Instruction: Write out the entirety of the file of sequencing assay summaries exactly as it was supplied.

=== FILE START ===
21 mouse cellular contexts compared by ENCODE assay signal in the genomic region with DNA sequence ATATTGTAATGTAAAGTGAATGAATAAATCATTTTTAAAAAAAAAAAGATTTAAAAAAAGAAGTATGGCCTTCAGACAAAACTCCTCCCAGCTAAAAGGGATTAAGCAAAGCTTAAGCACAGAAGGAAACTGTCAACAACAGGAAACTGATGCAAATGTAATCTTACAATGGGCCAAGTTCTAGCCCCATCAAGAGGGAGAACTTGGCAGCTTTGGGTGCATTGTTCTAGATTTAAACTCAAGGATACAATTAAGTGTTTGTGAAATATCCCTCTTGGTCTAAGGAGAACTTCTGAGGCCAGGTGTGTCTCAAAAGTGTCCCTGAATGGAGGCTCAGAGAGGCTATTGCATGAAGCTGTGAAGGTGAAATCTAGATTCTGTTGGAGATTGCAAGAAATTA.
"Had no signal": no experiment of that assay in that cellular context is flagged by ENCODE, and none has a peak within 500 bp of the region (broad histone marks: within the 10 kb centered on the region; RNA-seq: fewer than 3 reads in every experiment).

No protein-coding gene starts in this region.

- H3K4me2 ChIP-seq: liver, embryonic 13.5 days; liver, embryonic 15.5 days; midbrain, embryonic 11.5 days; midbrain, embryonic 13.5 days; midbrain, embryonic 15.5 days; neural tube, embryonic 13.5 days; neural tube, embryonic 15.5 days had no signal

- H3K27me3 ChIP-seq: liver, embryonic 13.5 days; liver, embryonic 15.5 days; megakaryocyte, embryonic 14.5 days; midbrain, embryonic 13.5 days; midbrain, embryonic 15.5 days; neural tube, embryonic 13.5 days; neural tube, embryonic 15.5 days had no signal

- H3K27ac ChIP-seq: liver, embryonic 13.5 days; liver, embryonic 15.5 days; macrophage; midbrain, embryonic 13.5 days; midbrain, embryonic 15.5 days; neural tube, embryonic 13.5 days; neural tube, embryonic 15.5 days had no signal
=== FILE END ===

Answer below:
21 mouse cellular contexts compared by ENCODE assay signal in the genomic region with DNA sequence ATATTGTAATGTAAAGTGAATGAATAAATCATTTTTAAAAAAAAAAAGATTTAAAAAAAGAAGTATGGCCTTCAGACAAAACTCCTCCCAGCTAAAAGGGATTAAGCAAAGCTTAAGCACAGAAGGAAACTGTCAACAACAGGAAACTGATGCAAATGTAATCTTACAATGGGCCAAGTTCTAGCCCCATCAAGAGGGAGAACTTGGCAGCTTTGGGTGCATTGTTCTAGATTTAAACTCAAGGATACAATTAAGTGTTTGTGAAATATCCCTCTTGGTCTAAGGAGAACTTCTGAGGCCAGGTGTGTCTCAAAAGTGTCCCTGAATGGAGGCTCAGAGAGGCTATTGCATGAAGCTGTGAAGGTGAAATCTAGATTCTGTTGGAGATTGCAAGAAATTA.
"Had no signal": no experiment of that assay in that cellular context is flagged by ENCODE, and none has a peak within 500 bp of the region (broad histone marks: within the 10 kb centered on the region; RNA-seq: fewer than 3 reads in every experiment).

No protein-coding gene starts in this region.

- H3K4me2 ChIP-seq: liver, embryonic 13.5 days; liver, embryonic 15.5 days; midbrain, embryonic 11.5 days; midbrain, embryonic 13.5 days; midbrain, embryonic 15.5 days; neural tube, embryonic 13.5 days; neural tube, embryonic 15.5 days had no signal

- H3K27me3 ChIP-seq: liver, embryonic 13.5 days; liver, embryonic 15.5 days; megakaryocyte, embryonic 14.5 days; midbrain, embryonic 13.5 days; midbrain, embryonic 15.5 days; neural tube, embryonic 13.5 days; neural tube, embryonic 15.5 days had no signal

- H3K27ac ChIP-seq: liver, embryonic 13.5 days; liver, embryonic 15.5 days; macrophage; midbrain, embryonic 13.5 days; midbrain, embryonic 15.5 days; neural tube, embryonic 13.5 days; neural tube, embryonic 15.5 days had no signal